Telemedicine: The Future of Office Visits
Intensive Care Unit, MyMichigan Medical Center, Sault Sainte Marie, Michigan
Samuel B, Mazzuca C. Telemedicine: the future of office visits. Consultant. Published online July 11, 2022. doi:10.25270/con.2022.07.00008
Received February 27, 2021. Accepted March 8, 2021.
The authors report no relevant financial relationships.
The views expressed in this article are those of the authors and do not necessarily reflect the official policy or position of the Department of the Navy, the Department of Defense, or the US Government.
CORRESPONDENCE:Bensson Samuel, MD, CHCQM, RHCEOC, FCMI, RHCFOC, CPH, MyMichigan Medical Center,
500 Osborn Blvd, Sault Sainte Marie, MI 49783 (email@example.com)
Telemedicine is touted as an accessible, affordable, efficient, and convenient health care solution. Makhni and colleagues1 describe telemedicine as a technology-driven health care solution that combines elements of affordability, accessibility, and convenience to connect remotely located patients with qualified physicians. Telemedicine falls into three broad models: synchronous, asynchronous, and remote patient monitoring. The synchronous model facilitates real-time communication between patients and physicians within the stipulations of the Health Insurance Portability and Accountability Act of 1996 (HIPAA), whereas the asynchronous model allows physicians to capture and share patient information with physician peers.2 The remote patient monitoring model allows physicians to monitor patients using modern equipment and tools.3 Each of these models suits specific patient needs.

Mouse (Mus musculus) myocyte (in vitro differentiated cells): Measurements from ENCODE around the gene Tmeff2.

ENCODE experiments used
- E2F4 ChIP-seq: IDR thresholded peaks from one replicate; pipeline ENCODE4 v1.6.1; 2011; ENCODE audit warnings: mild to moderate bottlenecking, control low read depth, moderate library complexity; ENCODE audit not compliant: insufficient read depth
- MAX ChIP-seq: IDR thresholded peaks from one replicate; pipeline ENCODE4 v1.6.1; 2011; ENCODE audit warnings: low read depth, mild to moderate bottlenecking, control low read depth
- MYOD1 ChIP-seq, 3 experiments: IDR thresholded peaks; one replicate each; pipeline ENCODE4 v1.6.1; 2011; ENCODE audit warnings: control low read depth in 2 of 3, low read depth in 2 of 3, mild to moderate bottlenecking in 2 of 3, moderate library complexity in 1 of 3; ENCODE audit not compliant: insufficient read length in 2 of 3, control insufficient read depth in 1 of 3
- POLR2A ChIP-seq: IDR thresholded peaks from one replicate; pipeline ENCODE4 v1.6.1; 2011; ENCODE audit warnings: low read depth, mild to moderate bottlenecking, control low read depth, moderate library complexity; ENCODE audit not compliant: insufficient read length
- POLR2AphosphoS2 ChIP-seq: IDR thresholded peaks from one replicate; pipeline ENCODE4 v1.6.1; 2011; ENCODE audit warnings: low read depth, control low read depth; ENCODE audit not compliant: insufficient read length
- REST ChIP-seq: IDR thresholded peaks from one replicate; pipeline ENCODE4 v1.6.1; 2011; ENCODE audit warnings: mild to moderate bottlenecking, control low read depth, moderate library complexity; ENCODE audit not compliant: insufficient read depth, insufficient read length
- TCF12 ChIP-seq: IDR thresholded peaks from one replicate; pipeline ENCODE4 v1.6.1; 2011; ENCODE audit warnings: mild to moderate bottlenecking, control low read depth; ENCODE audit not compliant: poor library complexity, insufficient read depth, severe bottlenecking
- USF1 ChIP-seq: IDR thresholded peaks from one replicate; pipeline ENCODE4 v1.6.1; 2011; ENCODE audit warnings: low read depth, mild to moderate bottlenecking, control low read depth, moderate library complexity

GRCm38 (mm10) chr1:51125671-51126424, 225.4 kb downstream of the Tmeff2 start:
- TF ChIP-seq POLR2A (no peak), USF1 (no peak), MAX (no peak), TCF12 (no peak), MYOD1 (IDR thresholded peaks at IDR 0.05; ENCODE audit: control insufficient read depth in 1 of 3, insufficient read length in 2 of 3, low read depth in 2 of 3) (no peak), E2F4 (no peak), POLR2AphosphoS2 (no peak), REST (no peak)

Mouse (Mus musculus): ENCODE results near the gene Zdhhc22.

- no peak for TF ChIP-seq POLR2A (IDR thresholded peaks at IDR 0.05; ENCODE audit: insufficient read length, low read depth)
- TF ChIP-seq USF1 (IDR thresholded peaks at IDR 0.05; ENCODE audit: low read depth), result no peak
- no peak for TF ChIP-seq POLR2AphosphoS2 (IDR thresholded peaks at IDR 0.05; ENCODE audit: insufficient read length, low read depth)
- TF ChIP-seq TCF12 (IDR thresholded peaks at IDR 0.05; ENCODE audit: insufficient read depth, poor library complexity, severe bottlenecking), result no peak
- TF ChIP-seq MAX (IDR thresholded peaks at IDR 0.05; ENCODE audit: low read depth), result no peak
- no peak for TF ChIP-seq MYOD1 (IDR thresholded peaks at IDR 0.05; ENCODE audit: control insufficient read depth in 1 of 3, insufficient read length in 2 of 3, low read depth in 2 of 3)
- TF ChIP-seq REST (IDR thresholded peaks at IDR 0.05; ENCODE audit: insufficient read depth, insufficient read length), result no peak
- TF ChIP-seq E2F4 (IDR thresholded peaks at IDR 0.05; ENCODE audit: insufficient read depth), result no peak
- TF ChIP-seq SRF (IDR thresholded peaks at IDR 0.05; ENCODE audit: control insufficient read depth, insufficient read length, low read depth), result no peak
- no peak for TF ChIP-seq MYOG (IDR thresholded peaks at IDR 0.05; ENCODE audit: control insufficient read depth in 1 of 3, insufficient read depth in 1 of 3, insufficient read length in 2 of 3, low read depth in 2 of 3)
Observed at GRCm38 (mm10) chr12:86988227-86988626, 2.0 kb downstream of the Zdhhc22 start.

While telemedicine gained traction in the 1950s, there has been rudimentary remote delivery of health care services dating back to the 19th century. The 19th century telemedicine used radios, telegraphs, and telephones, while the 20th century used televisions, telephones, and robotics.4 Today, advanced communication and monitoring devices, such as smartphones and computers, have transformed telemedicine services.5 Contemporary telemedicine services are focused on giving remotely located patients and older adults access to health care services without leaving the comfort of their homes.